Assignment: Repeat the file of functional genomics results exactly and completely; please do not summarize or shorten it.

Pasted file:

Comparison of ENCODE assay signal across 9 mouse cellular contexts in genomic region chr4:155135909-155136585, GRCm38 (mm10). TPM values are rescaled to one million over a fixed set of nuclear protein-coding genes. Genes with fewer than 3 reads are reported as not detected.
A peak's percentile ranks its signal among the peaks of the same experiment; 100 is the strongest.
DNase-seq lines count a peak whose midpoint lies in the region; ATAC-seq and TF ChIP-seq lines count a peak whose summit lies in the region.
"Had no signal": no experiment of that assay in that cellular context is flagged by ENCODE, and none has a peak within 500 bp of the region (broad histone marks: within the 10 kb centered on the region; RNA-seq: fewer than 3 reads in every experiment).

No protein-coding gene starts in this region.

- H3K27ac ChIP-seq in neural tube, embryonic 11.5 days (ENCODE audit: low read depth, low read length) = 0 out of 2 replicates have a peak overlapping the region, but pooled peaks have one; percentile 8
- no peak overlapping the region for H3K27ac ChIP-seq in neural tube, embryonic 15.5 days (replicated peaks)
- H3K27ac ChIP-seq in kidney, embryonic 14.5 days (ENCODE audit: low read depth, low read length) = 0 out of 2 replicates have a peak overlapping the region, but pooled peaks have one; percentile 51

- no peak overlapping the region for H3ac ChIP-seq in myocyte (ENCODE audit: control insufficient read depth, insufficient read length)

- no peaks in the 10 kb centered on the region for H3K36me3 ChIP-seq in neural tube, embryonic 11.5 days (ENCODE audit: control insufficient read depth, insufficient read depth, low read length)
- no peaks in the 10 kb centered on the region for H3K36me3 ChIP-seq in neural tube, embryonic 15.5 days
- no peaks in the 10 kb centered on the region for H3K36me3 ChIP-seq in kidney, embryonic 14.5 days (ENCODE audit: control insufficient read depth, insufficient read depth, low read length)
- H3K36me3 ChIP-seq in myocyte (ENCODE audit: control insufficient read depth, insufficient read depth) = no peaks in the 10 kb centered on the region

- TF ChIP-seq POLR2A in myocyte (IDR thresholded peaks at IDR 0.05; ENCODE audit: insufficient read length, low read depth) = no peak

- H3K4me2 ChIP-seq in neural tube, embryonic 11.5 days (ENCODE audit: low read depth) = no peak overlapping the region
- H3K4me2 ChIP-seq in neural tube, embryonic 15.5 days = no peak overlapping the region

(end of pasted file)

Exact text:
Comparison of ENCODE assay signal across 9 mouse cellular contexts in genomic region chr4:155135909-155136585, GRCm38 (mm10). TPM values are rescaled to one million over a fixed set of nuclear protein-coding genes. Genes with fewer than 3 reads are reported as not detected.
A peak's percentile ranks its signal among the peaks of the same experiment; 100 is the strongest.
DNase-seq lines count a peak whose midpoint lies in the region; ATAC-seq and TF ChIP-seq lines count a peak whose summit lies in the region.
"Had no signal": no experiment of that assay in that cellular context is flagged by ENCODE, and none has a peak within 500 bp of the region (broad histone marks: within the 10 kb centered on the region; RNA-seq: fewer than 3 reads in every experiment).

No protein-coding gene starts in this region.

- H3K27ac ChIP-seq in neural tube, embryonic 11.5 days (ENCODE audit: low read depth, low read length) = 0 out of 2 replicates have a peak overlapping the region, but pooled peaks have one; percentile 8
- no peak overlapping the region for H3K27ac ChIP-seq in neural tube, embryonic 15.5 days (replicated peaks)
- H3K27ac ChIP-seq in kidney, embryonic 14.5 days (ENCODE audit: low read depth, low read length) = 0 out of 2 replicates have a peak overlapping the region, but pooled peaks have one; percentile 51

- no peak overlapping the region for H3ac ChIP-seq in myocyte (ENCODE audit: control insufficient read depth, insufficient read length)

- no peaks in the 10 kb centered on the region for H3K36me3 ChIP-seq in neural tube, embryonic 11.5 days (ENCODE audit: control insufficient read depth, insufficient read depth, low read length)
- no peaks in the 10 kb centered on the region for H3K36me3 ChIP-seq in neural tube, embryonic 15.5 days
- no peaks in the 10 kb centered on the region for H3K36me3 ChIP-seq in kidney, embryonic 14.5 days (ENCODE audit: control insufficient read depth, insufficient read depth, low read length)
- H3K36me3 ChIP-seq in myocyte (ENCODE audit: control insufficient read depth, insufficient read depth) = no peaks in the 10 kb centered on the region

- TF ChIP-seq POLR2A in myocyte (IDR thresholded peaks at IDR 0.05; ENCODE audit: insufficient read length, low read depth) = no peak

- H3K4me2 ChIP-seq in neural tube, embryonic 11.5 days (ENCODE audit: low read depth) = no peak overlapping the region
- H3K4me2 ChIP-seq in neural tube, embryonic 15.5 days = no peak overlapping the region